Almost anyone would tell you that happiness is a crucial part of life, but unfortunately, it’s a concept that is hard to accurately study and measure. Luckily, researchers at Harvard have been trying to tackle that challenge, by exploring data in the Harvard Study of Adult Development for the past 75 years. Last year, Psychiatrist Robert Waldinger, the director of the study, discussed three crucial findings to the secret of happiness in a new TED talk.
Waldinger begins his presentation by asking, “If you were going to invest now in your future best self, where would you put your time and your energy?” Although many common goals are to obtain money or fame, according to the study – the longest ever study on human development to date, it is good relationships that keep us happier and healthier.
Overall, the study found three big lessons about relationships.
Connections are healing, while loneliness is toxic.
People who are connected to family, friends, and their communities lead longer and more healthy lives. In contrast, people who are more isolated than they want to be than others are significantly less happy. Their health and brain functioning declines earlier, and they have shorter life spans. Sadly, reports Waldinger, 1 in 5 people at any one time in the USA report being lonely, and unfortunately that can lead to jumping into any relationship that comes.
Quality matters, not quantity.
Jumping into a bad relationship can be just as damaging as loneliness, as it is the quality of relationships, rather than quantity, that matters most. The study found that marriages with significant conflict were worse for happiness and health than divorce. Indeed, even more than physical issues, like cholesterol levels, relationship satisfaction predicts health. Those individuals who were most satisfied with their relationships at 50 were the healthiest at 80.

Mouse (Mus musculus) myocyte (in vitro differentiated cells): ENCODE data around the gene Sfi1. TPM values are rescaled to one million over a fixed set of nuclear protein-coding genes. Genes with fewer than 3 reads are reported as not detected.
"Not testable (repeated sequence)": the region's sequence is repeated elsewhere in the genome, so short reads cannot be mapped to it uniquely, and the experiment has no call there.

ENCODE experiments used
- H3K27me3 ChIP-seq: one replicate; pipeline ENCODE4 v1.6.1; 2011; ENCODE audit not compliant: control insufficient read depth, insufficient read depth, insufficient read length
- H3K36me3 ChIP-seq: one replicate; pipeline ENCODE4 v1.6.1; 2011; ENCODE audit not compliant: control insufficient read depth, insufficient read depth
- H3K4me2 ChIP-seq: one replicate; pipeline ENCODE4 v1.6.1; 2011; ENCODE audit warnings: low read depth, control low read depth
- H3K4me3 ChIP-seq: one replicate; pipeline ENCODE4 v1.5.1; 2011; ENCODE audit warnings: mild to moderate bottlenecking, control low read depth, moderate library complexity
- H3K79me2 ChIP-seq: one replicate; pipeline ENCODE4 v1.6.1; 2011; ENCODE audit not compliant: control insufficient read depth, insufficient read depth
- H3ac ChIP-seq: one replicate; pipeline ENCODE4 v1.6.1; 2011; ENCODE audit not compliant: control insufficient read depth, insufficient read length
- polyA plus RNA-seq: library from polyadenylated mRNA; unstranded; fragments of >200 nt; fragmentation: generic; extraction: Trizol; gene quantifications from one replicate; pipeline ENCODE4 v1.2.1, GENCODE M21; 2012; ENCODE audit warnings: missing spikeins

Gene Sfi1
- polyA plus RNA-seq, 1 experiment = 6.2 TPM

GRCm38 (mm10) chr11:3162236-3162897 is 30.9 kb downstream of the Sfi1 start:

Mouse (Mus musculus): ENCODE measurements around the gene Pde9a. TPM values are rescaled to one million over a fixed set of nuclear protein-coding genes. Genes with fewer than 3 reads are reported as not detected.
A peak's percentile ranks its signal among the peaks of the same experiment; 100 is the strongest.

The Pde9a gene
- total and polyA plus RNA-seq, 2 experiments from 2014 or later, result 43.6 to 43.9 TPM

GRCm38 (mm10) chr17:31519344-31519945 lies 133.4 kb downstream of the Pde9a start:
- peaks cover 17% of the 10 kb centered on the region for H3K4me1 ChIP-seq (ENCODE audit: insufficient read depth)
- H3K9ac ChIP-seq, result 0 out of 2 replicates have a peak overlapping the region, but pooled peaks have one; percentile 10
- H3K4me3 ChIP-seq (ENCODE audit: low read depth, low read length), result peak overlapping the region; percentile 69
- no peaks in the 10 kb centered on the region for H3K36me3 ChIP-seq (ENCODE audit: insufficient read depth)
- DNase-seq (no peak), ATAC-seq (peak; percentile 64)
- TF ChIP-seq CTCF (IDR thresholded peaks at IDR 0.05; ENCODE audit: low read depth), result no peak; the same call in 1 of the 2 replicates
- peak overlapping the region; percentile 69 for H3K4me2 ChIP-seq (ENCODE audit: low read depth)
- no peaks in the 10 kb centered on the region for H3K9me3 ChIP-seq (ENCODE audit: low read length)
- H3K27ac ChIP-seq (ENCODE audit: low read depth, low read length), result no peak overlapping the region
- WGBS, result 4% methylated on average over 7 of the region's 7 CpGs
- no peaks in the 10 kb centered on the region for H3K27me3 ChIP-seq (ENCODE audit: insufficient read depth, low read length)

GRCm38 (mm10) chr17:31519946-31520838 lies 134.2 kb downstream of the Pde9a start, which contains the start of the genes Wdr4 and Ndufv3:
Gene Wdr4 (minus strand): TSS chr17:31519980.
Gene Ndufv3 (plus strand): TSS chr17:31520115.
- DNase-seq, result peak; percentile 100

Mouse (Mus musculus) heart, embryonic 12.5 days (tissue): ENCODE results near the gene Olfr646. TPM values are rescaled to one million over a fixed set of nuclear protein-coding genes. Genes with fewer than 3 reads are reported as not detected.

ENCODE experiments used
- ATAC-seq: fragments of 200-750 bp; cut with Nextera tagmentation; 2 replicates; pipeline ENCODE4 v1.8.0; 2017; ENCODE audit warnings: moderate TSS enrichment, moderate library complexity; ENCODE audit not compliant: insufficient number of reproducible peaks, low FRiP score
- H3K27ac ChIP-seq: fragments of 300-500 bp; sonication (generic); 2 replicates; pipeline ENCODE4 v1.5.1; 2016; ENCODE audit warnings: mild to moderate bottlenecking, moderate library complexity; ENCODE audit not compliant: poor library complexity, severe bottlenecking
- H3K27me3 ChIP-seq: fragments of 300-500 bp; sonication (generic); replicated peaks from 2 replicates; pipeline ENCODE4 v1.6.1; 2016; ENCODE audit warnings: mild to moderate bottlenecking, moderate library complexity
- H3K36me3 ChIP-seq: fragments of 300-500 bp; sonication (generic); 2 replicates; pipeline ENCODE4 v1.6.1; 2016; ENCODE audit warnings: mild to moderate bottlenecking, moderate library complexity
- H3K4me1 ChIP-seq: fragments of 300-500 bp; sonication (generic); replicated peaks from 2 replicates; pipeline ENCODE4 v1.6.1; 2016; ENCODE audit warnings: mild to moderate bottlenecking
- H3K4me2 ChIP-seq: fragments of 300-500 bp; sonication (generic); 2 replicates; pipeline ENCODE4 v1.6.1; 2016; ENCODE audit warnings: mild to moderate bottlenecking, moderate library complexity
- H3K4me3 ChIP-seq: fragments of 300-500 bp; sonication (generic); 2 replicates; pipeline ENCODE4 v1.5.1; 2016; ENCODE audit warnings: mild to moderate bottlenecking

Additionally, those participants who were most happy with their relationships had higher pain tolerance, whereas those in unhappy relationships had their physical pain magnified through emotional pain.
Good relationships don’t just protect our bodies; they protect our brains.
The security of relationships can fight against the loss of memory and brain function decline. The study found that couples in their 80s with secure relationships have sharper memories for longer, while individuals who feel that they cannot count on their partner have earlier memory decline. That doesn’t mean that relationships have to be perfect in order to be beneficial; many of the couples studied bickered and argued regularly, but if they still felt that they could REALLY count on one another, the arguments didn’t take a toll.
The information found in this study is probably not anything we haven’t heard before. So, why is it so hard to remember and so easy to ignore? Robert Waldinger says it is because people tend to like quick fixes – things we can do immediately for instant success – but relationships are messy and complicated and hard work. They’re not sexy or glamorous.
Although it may seem easy to say that the people who are happiest in relationships just have them come easy, the study found the opposite to be true. The happiest people work hard to get relationships and establish them. The more you work for something, the better it is when you get it.
How can we establish and strengthen our relationships? Waldinger suggests replacing screen time with people time, livening up a stale relationship by doing something new together, and reaching out to the people who you haven’t spoken to in years.
After all, “The good life is built with good relationships.”
Written by: Melece, Master’s Student in Marriage and Family Therapy. Reviewed by Brian Willoughby, Ph.D.